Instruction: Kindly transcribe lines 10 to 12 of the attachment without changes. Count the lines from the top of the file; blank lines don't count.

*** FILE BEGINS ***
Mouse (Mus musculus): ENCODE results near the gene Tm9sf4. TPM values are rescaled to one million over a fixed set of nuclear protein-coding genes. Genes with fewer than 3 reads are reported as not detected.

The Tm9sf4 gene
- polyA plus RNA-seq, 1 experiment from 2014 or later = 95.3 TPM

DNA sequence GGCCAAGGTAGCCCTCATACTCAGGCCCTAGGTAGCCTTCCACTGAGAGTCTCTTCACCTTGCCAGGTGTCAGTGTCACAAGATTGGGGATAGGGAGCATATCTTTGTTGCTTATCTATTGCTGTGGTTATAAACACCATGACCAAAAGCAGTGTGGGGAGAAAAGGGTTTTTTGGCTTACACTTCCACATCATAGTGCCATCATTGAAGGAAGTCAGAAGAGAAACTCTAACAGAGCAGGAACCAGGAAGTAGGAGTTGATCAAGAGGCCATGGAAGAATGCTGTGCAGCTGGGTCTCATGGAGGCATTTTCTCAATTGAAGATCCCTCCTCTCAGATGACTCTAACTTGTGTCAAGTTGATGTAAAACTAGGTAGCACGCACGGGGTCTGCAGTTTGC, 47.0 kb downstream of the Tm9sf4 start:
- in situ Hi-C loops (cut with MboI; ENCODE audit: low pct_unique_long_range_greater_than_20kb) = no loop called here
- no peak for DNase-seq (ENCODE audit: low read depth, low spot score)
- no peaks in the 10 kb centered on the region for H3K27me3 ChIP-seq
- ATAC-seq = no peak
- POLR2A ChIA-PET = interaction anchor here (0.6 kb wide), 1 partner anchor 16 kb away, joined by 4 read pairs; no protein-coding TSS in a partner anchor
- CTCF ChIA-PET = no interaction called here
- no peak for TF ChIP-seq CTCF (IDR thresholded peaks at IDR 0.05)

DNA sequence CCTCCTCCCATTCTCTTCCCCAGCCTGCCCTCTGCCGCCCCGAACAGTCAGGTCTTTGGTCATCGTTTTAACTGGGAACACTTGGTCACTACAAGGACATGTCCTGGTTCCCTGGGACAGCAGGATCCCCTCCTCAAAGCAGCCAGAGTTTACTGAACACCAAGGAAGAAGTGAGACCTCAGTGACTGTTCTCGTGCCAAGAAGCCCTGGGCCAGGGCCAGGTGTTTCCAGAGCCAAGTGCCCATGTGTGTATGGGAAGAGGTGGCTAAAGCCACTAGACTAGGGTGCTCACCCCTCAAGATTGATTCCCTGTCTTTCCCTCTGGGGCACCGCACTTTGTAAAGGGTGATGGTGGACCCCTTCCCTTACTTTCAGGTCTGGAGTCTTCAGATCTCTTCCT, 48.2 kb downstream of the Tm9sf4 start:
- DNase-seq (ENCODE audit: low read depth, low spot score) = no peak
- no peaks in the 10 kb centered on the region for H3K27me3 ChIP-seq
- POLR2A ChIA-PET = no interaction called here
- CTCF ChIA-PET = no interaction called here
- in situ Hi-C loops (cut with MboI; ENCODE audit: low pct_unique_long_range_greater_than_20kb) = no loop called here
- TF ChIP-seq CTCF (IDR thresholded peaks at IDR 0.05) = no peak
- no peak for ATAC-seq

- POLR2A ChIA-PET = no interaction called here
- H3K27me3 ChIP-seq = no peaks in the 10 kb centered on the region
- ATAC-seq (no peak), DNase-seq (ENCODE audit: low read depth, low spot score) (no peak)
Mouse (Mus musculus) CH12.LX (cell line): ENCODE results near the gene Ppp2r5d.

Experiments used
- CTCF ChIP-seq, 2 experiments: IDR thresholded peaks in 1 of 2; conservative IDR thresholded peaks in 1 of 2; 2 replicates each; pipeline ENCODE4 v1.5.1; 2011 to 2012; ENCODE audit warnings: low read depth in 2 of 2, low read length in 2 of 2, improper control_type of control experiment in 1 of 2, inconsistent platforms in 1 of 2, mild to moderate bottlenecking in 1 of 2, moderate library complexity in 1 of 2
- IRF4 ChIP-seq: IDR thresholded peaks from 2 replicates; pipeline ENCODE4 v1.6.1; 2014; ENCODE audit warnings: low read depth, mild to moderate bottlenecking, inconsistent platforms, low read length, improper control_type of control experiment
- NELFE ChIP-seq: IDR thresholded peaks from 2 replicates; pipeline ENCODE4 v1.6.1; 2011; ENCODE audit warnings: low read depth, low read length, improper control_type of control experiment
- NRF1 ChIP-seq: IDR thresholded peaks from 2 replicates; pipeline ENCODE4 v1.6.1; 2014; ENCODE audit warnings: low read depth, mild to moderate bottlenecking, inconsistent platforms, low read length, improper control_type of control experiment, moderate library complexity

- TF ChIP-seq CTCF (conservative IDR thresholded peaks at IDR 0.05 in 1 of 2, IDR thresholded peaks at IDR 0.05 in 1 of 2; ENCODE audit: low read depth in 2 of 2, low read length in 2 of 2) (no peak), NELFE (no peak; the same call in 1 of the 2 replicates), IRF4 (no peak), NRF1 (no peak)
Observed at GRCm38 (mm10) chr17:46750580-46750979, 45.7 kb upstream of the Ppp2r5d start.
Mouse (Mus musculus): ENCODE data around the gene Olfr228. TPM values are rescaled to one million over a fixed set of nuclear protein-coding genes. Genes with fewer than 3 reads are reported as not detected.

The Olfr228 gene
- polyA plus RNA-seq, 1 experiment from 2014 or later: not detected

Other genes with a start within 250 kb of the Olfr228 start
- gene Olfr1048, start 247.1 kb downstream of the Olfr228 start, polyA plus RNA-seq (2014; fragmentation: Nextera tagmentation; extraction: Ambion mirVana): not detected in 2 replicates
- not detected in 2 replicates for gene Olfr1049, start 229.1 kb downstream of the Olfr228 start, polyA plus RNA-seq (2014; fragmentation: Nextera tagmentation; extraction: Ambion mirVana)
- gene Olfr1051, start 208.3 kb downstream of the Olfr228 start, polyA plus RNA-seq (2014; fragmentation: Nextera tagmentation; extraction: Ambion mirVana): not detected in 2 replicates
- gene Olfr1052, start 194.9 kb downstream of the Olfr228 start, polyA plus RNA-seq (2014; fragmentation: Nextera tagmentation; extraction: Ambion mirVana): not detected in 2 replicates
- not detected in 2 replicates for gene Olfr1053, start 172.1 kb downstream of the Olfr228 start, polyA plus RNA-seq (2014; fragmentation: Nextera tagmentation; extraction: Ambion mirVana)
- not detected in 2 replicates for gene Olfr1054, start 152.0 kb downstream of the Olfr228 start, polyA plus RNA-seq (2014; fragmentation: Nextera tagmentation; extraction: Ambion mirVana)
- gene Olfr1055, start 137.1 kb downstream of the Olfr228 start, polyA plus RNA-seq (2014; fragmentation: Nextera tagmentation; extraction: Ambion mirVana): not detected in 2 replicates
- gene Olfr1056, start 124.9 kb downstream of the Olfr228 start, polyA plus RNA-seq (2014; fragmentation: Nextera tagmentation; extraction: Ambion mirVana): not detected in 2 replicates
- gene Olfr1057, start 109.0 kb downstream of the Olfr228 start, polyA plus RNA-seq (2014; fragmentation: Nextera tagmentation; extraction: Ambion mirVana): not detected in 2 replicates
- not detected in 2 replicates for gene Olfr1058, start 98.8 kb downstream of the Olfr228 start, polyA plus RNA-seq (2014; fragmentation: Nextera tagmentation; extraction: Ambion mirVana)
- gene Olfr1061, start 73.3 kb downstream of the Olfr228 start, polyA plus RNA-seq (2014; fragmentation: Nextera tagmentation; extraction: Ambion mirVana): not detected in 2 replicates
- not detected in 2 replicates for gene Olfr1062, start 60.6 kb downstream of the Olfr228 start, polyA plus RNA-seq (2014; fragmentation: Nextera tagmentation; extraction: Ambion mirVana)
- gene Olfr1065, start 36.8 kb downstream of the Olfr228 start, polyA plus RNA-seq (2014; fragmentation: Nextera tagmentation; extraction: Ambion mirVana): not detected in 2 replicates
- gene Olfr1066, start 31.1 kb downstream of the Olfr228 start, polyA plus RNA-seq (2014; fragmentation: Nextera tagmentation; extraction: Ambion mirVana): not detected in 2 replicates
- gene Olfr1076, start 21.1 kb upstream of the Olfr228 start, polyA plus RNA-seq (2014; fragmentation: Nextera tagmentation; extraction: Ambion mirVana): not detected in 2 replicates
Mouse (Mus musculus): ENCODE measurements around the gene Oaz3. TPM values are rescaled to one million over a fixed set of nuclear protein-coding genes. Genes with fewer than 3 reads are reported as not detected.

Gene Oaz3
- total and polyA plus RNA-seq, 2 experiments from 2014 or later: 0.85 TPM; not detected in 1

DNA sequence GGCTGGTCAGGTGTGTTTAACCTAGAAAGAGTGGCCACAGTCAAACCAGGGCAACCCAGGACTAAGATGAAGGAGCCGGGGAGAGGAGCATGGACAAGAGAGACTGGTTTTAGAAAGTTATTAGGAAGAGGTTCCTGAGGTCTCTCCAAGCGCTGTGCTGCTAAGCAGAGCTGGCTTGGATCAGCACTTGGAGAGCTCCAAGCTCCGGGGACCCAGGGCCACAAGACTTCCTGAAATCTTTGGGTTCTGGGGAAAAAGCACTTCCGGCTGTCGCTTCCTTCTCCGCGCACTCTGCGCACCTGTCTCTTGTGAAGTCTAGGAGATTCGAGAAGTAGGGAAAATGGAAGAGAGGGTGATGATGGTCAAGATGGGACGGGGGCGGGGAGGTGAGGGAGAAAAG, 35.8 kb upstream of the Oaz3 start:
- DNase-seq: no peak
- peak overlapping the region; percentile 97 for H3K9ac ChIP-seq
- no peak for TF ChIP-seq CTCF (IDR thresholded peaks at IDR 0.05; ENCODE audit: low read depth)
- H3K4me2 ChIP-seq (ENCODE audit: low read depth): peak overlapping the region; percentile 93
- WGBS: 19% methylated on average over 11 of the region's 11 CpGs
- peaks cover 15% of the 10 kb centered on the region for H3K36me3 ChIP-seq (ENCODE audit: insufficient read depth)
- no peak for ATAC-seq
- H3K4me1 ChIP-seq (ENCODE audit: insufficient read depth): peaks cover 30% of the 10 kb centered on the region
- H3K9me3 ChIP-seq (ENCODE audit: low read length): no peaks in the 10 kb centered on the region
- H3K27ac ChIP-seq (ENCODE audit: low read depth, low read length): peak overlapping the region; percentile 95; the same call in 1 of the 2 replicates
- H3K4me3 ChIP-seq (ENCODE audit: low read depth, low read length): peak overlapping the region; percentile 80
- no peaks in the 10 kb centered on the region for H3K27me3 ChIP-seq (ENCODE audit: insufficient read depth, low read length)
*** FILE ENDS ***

- CTCF ChIA-PET = no interaction called here
- no peak for TF ChIP-seq CTCF (IDR thresholded peaks at IDR 0.05)

DNA sequence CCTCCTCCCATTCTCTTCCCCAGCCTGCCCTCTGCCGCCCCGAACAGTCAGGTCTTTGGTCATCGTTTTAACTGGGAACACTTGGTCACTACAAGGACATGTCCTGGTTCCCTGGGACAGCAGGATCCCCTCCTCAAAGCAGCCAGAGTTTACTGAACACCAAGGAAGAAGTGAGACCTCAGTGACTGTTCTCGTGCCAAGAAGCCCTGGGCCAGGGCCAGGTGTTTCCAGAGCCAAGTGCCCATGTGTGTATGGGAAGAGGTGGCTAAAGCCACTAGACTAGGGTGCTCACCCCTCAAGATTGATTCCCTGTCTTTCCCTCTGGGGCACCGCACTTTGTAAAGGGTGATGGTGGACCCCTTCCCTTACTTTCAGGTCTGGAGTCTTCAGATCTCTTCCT, 48.2 kb downstream of the Tm9sf4 start: